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About commit signature verification

Using GPG, SSH, or S/MIME, you can sign tags and commits locally. These tags or commits are marked as verified on GitHub so other people can be confident that the changes come from a trusted source.

About commit signature verification

You can sign commits and tags locally, to give other people confidence about the origin of a change you have made. If a commit or tag has a GPG, SSH, or S/MIME signature that is cryptographically verifiable, GitHub marks the commit or tag "Verified" or "Partially verified."

Verified commit

For most individual users, GPG or SSH will be the best choice for signing commits. S/MIME signatures are usually required in the context of a larger organization. SSH signatures are the simplest to generate. You can even upload your existing authentication key to GitHub to also use as a signing key. Generating a GPG signing key is more involved than generating an SSH key, but GPG has features that SSH does not. A GPG key can expire or be revoked when no longer used. GitHub shows commits that were signed with such a key as "Verified" unless the key was marked as compromised. SSH keys don't have this capability.

Commits and tags have the following verification statuses, depending on whether you have enabled vigilant mode. By default vigilant mode is not enabled. For information on how to enable vigilant mode, see "Displaying verification statuses for all of your commits."

Signing commits differs from signing off on a commit. For more information about signing off on commits, see "Managing the commit signoff policy for your repository."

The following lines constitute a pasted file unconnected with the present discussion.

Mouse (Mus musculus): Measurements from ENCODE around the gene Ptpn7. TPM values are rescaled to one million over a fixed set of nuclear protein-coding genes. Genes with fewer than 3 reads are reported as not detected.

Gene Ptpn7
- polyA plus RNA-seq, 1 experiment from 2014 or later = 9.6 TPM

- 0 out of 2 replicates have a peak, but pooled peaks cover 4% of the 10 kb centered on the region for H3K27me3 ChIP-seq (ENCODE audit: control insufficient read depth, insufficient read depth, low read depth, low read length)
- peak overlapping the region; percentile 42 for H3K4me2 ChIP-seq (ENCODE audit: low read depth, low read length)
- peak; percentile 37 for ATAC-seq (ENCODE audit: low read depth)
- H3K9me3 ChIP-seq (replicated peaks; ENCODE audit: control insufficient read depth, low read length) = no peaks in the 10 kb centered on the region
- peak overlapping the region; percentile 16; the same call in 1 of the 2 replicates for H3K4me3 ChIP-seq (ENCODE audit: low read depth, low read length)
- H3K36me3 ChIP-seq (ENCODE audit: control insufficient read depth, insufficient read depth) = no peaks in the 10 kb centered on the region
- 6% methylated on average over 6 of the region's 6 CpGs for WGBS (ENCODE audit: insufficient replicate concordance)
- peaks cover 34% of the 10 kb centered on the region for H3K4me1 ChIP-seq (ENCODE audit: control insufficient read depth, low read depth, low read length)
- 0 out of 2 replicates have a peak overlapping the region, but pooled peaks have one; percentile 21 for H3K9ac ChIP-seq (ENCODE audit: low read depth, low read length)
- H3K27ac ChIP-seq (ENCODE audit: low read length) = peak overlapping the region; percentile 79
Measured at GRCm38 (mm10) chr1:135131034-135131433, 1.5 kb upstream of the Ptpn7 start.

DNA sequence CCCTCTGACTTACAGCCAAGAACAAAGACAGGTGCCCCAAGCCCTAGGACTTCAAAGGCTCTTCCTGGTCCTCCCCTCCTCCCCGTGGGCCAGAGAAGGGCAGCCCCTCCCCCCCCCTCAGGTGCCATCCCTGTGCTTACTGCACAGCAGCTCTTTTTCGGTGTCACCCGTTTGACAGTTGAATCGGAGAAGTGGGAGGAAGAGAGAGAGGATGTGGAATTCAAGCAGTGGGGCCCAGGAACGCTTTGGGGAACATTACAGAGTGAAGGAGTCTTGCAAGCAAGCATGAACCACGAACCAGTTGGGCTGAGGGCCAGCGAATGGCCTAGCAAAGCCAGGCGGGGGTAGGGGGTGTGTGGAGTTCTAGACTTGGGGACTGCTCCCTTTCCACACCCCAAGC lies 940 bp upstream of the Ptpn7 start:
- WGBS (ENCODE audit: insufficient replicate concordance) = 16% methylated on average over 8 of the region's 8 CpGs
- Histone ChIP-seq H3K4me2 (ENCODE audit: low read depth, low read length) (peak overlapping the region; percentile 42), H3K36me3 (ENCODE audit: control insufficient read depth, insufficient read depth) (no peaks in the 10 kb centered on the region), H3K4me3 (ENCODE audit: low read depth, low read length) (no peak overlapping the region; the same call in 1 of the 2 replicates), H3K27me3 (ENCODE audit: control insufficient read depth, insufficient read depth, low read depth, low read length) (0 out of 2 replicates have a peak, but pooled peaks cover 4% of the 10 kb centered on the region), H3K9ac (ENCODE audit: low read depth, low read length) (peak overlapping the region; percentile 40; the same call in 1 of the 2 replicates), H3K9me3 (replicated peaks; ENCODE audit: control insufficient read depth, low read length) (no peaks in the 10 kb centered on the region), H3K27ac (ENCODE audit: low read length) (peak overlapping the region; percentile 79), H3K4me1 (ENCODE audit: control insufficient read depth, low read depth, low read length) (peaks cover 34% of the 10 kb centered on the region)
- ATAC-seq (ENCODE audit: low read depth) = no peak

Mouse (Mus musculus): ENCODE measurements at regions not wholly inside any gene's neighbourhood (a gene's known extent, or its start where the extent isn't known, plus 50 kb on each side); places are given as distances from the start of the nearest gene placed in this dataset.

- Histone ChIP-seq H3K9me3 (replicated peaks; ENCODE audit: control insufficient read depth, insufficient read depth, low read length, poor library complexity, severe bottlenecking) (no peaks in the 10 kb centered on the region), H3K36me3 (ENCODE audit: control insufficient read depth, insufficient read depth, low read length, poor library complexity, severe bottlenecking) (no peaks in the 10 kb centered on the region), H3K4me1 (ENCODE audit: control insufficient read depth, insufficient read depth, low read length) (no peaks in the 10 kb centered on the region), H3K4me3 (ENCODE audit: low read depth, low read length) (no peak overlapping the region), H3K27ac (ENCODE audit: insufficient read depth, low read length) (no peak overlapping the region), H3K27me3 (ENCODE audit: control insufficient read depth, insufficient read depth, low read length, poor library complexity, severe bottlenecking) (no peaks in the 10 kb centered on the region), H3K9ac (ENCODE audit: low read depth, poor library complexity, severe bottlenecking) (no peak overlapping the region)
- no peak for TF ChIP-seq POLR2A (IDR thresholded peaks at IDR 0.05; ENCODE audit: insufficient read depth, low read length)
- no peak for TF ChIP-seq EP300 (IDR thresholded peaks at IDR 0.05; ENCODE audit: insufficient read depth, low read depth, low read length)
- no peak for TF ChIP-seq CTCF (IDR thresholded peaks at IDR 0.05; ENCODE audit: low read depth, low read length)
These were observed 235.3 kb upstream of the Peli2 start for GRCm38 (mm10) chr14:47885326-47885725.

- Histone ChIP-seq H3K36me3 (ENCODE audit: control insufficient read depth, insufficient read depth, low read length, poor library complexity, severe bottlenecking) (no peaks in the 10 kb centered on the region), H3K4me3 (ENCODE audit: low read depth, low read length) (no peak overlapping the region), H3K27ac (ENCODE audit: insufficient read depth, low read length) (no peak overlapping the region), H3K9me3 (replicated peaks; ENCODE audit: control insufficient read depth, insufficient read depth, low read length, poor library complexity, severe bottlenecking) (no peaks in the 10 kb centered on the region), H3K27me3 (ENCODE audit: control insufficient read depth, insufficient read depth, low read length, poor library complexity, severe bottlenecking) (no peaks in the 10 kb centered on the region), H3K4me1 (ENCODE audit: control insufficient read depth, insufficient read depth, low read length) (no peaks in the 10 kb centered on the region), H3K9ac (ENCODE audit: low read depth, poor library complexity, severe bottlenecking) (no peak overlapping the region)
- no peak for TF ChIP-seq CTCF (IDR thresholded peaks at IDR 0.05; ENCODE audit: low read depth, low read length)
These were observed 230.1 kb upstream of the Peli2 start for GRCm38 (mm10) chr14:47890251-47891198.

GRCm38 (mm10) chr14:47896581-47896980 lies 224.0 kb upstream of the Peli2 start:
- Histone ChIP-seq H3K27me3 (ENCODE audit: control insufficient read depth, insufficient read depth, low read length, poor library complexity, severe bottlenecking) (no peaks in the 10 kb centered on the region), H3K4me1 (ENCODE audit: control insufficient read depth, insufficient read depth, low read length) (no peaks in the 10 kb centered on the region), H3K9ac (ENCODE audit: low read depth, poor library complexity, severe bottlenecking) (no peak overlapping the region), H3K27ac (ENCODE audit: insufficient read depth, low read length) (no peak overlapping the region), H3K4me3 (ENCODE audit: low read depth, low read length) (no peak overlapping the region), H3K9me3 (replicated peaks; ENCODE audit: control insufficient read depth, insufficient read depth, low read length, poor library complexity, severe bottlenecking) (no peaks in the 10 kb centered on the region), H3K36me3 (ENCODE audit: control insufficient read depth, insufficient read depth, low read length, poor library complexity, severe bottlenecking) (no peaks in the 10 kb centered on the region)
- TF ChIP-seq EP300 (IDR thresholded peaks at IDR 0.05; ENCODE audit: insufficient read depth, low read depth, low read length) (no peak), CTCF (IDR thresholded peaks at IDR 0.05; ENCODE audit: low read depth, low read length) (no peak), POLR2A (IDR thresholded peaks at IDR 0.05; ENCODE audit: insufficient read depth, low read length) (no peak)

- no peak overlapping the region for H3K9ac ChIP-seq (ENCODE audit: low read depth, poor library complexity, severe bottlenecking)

Default statuses

StatusDescription
VerifiedThe commit is signed and the signature was successfully verified.
UnverifiedThe commit is signed but the signature could not be verified.
No verification statusThe commit is not signed.

Signature verification for rebase and merge

Al usar la opción Fusionar mediante cambio de base y combinar en una solicitud de incorporación de cambios, es importante tener en cuenta que las confirmaciones de la rama principal se agregan a la rama base sin confirmar la comprobación de la firma. Al usar esta opción, GitHub crea una confirmación modificada con los datos y el contenido de la confirmación original. Esto significa que GitHub no creó realmente esta confirmación y, por tanto, no puede firmarla como un usuario genérico del sistema. GitHub no tiene acceso a las claves de firma privada del confirmador, por lo que no puede firmar la confirmación en nombre del usuario.

Una solución para esta incidencia consiste en fusionar mediante cambio de base y combinar localmente y, luego, insertar los cambios en la rama base de la solicitud de incorporación de cambios.

For more information, see "Rebasing and merging your commits."

Statuses with vigilant mode enabled

EstadoDescripción
VerifiedLa confirmación está firmada, la firma se verificó con éxito y el confirmante es el único autor que ha habilitado el modo vigilante.
Partially verifiedLa confirmación se firmó y la firma se verificó con éxito, pero la confirmación tiene un autor que: a) no es el confirmante y b) habilitó el modo vigilante. En este caso, la firma de confirmación no garantiza un consentimiento del autor, así que la confirmación se verifica solo parcialmente.
UnverifiedCualquiera de las siguientes afirmaciones es verdadera:
- La confirmación se ha firmado pero la firma no se ha podido verificar.
- La confirmación no está firmada y el confirmante ha habilitado el modo vigilante.
- La confirmación no está firmada y un autor ha habilitado el modo vigilante.